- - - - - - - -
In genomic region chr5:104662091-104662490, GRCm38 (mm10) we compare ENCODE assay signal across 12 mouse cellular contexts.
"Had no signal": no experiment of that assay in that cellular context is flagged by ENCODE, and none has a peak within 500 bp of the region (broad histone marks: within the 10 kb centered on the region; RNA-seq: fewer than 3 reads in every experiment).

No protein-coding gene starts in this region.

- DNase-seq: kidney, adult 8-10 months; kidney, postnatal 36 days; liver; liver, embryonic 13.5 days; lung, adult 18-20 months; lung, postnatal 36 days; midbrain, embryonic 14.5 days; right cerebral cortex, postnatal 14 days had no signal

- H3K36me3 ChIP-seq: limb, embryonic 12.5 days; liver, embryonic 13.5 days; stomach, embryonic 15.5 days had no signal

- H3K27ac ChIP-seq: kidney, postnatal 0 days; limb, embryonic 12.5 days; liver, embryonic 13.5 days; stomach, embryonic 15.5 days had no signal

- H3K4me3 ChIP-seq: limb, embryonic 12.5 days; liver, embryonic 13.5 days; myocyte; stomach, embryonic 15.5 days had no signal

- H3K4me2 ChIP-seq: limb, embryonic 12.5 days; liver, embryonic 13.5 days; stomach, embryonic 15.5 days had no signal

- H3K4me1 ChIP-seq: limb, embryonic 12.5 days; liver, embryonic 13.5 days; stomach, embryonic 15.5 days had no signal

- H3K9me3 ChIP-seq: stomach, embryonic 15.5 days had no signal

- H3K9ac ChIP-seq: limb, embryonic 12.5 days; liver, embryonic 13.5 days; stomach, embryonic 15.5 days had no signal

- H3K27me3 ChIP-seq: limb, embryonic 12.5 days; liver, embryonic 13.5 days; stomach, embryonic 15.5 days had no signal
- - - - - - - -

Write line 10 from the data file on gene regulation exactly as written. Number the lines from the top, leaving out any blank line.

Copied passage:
- H3K9me3 ChIP-seq: stomach, embryonic 15.5 days had no signal